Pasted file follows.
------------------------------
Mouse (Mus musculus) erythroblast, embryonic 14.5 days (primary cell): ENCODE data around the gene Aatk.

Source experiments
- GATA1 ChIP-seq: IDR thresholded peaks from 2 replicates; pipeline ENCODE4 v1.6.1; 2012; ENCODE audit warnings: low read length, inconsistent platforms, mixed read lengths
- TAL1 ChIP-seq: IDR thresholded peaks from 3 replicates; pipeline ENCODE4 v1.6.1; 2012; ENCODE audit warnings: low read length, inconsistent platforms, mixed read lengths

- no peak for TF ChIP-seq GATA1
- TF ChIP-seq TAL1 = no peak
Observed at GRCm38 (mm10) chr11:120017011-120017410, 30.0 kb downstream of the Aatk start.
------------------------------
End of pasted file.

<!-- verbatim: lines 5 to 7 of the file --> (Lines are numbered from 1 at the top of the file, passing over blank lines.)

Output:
- no peak for TF ChIP-seq GATA1
- TF ChIP-seq TAL1 = no peak
Observed at GRCm38 (mm10) chr11:120017011-120017410, 30.0 kb downstream of the Aatk start.